ACT News

Strong views on voting changes and Australian political parties feature in new interactive exhibition

Around 40 per cent of respondents want caps on political advertising and donations.

Australians have strong views on changes they want made to the political system.
Australians have strong views on changes they want made to the political system. Photo: Andrew Meares

University of Canberra research to be unveiled on Wednesday shows just how badly political parties are viewed by some Australians.

The strong views on changes to the political system will be released at the Museum of Parliamentary Democracy at Old Parliament House.

Researchers say more than half older Australians think MPs should be allowed a free vote in parliament and one in four Gen X and Gen Y voters think "none of the above" should be an option on ballot papers.

The research was conducted by the museum in conjunction with the Institute for Governance and Policy Analysis at UC and will be included in a new interactive exhibition, Power of 1: does your vote count?

The exhibition explores different generational attitudes to our political system and looks at views on democracy, compulsory voting, the way people engage with political issues and their satisfaction with the current political system.

Around 40 per cent of respondents call for caps on political advertising and donations.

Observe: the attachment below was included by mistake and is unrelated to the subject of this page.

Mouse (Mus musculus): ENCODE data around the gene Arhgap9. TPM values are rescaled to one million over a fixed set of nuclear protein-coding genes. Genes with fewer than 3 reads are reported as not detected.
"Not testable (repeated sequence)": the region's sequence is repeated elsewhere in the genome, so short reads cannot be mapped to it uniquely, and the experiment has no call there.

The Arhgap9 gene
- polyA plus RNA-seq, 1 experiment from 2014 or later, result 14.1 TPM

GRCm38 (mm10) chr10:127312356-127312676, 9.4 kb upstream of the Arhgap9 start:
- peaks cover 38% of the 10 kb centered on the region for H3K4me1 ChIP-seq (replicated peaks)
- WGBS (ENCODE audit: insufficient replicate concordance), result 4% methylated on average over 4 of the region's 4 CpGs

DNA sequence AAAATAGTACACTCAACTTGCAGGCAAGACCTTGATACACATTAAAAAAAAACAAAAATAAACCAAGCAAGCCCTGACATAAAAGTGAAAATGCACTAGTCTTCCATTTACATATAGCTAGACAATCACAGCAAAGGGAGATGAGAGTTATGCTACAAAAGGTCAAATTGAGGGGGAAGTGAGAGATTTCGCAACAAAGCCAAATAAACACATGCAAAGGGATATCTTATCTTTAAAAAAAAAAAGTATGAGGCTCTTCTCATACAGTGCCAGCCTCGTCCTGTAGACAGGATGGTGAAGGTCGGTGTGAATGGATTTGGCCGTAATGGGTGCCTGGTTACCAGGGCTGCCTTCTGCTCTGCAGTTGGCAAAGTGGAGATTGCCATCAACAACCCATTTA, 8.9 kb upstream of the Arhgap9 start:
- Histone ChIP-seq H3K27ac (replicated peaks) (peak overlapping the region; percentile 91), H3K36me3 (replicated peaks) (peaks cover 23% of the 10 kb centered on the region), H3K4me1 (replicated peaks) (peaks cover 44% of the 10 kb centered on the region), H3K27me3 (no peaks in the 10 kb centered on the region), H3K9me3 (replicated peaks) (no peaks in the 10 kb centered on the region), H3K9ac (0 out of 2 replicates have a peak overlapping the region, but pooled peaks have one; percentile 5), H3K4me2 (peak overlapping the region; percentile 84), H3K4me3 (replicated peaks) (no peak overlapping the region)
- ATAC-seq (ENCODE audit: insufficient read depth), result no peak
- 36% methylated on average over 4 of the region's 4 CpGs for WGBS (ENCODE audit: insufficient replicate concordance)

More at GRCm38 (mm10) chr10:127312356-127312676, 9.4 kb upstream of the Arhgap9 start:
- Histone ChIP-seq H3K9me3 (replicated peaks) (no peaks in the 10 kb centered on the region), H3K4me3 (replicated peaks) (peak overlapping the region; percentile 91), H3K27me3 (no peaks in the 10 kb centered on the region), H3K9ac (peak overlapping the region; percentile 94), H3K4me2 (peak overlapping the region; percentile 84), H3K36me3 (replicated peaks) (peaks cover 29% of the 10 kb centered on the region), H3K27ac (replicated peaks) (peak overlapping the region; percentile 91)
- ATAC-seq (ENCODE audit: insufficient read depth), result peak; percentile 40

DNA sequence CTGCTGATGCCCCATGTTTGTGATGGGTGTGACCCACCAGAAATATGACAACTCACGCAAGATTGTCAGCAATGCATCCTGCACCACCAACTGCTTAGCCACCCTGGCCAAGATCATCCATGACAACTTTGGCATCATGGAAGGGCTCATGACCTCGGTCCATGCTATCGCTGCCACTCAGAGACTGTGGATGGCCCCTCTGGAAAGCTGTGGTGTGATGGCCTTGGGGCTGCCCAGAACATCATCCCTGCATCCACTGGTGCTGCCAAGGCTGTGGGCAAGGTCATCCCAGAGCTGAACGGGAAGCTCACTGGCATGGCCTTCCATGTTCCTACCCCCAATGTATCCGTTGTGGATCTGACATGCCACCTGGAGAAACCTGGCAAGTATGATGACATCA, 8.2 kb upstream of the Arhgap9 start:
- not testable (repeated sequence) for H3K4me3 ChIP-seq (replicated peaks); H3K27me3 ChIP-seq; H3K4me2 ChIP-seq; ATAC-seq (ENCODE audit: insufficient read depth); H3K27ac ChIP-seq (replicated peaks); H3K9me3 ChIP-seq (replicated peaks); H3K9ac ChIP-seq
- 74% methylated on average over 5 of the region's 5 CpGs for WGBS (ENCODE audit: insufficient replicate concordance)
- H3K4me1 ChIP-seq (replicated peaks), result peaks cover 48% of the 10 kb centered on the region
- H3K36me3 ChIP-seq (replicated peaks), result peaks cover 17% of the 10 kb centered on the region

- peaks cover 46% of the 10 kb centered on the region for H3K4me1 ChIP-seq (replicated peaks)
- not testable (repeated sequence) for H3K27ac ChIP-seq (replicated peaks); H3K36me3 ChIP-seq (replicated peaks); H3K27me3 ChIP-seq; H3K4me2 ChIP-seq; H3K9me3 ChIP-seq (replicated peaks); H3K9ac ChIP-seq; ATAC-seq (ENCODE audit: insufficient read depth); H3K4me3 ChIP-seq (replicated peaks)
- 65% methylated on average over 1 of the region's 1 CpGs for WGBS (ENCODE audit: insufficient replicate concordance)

The exhibition will be updated every three months with results and stories from visitors being added to the survey data.

Museum director Daryl Karp says the new exhibition is ground-breaking because it has been curated by Australian people and will continue to change as people visit the exhibition.

 "This is new ground for museums in Australia," she says.

"It is a truly interactive exhibition where we are encouraging all Australians to contribute their views, either online or at the exhibition."

Professor Mark Evans, director of the Institute for Governance, says the survey shows some remarkable similarities in some views on politics between generations, but stark differences in the way they engage.

"The survey shows younger generations are as engaged with democracy as our older generations but they engage in entirely different ways," he says.

"You are more likely to find young Australians engaging in crowd-sourced funding for a cause or joining an online advocacy group than marking in protests."

The survey of 826 people was representative of all states and territories and four Australian generations – builders, born between 1925 and 1945; baby boomers, 1946 to 1964; Generation X, 1965 to 1979; and Generation Y, 1980 to 1995.

The exhibition opens on Wednesday with the museum publicity inviting visitors to immerse themselves in an experience curated by the Australian people.